F Bombs, Man to Man Contact in Prison & People’s Heads We’d Like to Bash

Weekly Columnist Writer - Cheri Felix

Right off the bat I want you to know something about me. I understand anger. I know what it feels like to be angry. I’ve sat in a courtroom across from the man who took a seven inch blade to my friend and left her to die in a pool of her own blood. Which she promptly did. I’ve had a cross burned on my lawn because the racist people got the wrong house. I want you to know this so you’ll still listen (read) when I say I am shocked lately at people’s reactions to their anger. At people’s quick tempers. At people’s willingness to drop the F bomb and threaten bodily injury. I’ve even read comments about how so and so should be sent to prison so that he can “get it up the butt.” Really is this how we want to be? Is this how we want our kids to be? Is this how we want our world to be?

It’s tough to write an article about self righteousness and anger without sounding angry and self righteous but I’m going to give it my best shot. I know what’s been happening and there is no excuse for someone either intimidating by horn or causing bodily harm. And I know things are sketchy out there and I know cyclists have the same rights (and some of the same responsibilities) and I know tensions are high and I know that in the game of cars versus cyclists that the cars always win. I know all of this and I am still disappointed.

I am disappointed in how it has become okay to say completely hateful things. How it’s become okay to wish someone else harm. It’s so eye for eye these days. It’s not just this issue. It’s drivers versus drivers. We’ve all been the victim of someone’s road rage. It’s drivers and pedestrians and let’s not leave out what happens on the dirt trails where I spend 99% of the time I straddle my bike. Just this fall, when I was out with the high school team, a guy on a bike stopped his ride to come back and yell at not only adult coaches but the high school kids. And he dropped the F word. And then he oh good lord, he Facebook’d the team. Apparently we ruined his day, we ruined his training, and we ruined his evening. Oh my. Really? A few kids don’t yield to you and that’s what happens? You cuss them out, stew about it and send them emails?

Listen, crap happens. And I know it sucks to have someone not yield to you. And even worse, dangerous and terrifying things can happen. It happens on the road and it happens on the dirt. And yes, I know cars are dangerous and scary. But is this what we’ve come to? Have we lost civility? Have we forgotten our manners? Or are we so sure we are right and so justified that it’s okay for us to act this way. When did it become okay to be so verbally violent? There is a right way and a less right way to act when angry and I’m pretty sure threatening to bash someone’s head in, kick in windows, and threatening to post someone’s picture and address all over the internet are the less right ways.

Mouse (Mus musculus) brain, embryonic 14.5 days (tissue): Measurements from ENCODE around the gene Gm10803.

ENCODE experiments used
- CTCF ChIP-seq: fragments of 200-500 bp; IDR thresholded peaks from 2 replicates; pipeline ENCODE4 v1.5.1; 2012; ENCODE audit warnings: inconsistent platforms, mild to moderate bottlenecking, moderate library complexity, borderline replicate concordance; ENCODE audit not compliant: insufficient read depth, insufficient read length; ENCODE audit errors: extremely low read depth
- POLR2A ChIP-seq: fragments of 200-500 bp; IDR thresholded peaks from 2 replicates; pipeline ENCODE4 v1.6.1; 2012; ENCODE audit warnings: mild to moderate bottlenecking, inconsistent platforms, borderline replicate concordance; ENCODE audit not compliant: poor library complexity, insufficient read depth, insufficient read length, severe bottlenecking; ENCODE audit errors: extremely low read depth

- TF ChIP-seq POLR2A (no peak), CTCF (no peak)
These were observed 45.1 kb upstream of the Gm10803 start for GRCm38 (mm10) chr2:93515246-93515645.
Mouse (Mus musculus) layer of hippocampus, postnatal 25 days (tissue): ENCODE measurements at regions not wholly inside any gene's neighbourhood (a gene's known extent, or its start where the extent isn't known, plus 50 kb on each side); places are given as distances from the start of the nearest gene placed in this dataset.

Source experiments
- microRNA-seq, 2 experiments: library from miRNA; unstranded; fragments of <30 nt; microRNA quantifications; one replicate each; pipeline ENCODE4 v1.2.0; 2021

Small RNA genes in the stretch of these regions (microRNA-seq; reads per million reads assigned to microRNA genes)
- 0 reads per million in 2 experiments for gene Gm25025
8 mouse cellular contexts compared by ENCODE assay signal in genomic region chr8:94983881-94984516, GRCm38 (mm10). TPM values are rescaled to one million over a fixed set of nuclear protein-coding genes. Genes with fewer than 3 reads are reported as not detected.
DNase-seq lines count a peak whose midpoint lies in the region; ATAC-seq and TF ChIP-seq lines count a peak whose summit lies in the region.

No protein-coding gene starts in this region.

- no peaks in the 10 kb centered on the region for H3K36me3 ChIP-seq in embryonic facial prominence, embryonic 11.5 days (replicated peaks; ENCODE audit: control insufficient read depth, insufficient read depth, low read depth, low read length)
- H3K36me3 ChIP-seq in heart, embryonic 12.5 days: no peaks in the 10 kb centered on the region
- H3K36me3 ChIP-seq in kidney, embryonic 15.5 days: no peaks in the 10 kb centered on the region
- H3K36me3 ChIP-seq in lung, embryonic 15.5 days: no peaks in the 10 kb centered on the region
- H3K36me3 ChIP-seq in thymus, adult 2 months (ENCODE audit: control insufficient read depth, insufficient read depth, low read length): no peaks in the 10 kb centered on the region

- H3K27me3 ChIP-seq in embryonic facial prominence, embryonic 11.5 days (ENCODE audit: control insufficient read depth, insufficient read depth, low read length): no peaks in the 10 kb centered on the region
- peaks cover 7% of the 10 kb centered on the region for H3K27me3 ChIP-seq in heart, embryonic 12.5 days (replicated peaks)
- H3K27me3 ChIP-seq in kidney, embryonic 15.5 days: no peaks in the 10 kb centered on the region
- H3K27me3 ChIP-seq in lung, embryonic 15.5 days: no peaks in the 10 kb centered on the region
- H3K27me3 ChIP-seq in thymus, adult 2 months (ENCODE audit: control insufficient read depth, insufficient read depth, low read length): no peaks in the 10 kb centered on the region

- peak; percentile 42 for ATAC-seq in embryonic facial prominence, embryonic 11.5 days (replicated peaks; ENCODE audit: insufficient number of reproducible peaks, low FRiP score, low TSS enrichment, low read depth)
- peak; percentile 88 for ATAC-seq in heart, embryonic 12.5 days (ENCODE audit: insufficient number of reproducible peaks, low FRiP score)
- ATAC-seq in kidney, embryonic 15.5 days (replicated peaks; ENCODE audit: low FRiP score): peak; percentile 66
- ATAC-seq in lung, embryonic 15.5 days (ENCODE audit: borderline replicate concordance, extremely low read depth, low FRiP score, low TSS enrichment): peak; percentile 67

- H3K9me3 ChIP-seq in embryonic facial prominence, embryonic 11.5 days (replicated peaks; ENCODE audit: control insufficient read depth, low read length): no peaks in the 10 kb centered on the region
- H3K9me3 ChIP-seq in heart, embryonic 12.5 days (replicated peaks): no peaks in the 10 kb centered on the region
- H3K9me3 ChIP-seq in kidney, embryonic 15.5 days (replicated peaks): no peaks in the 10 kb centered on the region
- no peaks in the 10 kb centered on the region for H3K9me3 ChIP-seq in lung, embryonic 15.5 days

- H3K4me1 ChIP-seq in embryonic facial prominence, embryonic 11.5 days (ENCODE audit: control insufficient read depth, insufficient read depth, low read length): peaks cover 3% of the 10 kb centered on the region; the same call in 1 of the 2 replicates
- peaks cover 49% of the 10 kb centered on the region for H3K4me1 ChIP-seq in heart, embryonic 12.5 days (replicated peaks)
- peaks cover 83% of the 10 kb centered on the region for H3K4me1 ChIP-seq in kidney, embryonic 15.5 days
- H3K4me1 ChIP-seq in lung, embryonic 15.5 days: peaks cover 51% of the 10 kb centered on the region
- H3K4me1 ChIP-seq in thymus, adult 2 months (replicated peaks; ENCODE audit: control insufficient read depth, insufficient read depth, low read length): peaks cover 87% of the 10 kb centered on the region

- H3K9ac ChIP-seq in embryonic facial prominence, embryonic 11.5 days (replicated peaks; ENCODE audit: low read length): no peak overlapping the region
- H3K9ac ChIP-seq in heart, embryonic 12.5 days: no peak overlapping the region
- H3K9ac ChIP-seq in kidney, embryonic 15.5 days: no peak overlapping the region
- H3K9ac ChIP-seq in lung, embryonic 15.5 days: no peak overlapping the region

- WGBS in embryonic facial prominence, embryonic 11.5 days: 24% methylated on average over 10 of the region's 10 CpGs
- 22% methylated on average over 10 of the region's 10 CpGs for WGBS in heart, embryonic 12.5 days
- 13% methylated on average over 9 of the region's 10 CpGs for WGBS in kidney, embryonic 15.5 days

Now I know this is hard to hear. Because when we are angry we feel well…. justified. I’m not saying the anger or fear is not misplaced. I’m just saying I think we all need to sit back for a moment and ask ourselves how do we want to go about this. Do we want to go down the tit for tat road and see where that takes us? Do we want to make this us versus them?
Take a deep breath. Wave, smile and say thank you on the trails. Smile and wave to drivers who pass you with caution and respect. Smile and wave and say thank you like your life depends on it.

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6 Comments

We didn't really mean

We didn't really mean it...
Seriously, this is a comfortable place for cyclist to rant and vent. With good times like the crappy economy, election overload (hooray, it's over!), and friends and family digging out or hunkering down for round two back east, the opportunity to get some release in a safe-ish venue when one of ours falls is hard to pass up.
The vast majority of us do not behave this way in the real world.

Some folks do

My Dad was a good example of doing this the right way. He rode in Colorado from 1974 to 2004. When I rode with him I'd see him do this little salute thing at cars frequently, showing appreciation when they gave him room, and waving at them. He got sworn at some, had a beer bottle tossed at him once and was caught by a public utility line hanging low over Easley road once, which gave him some permanent shoulder injury, but he didn't dwell on such incidents. He just dwelt on the joy of riding in the Colorado sun.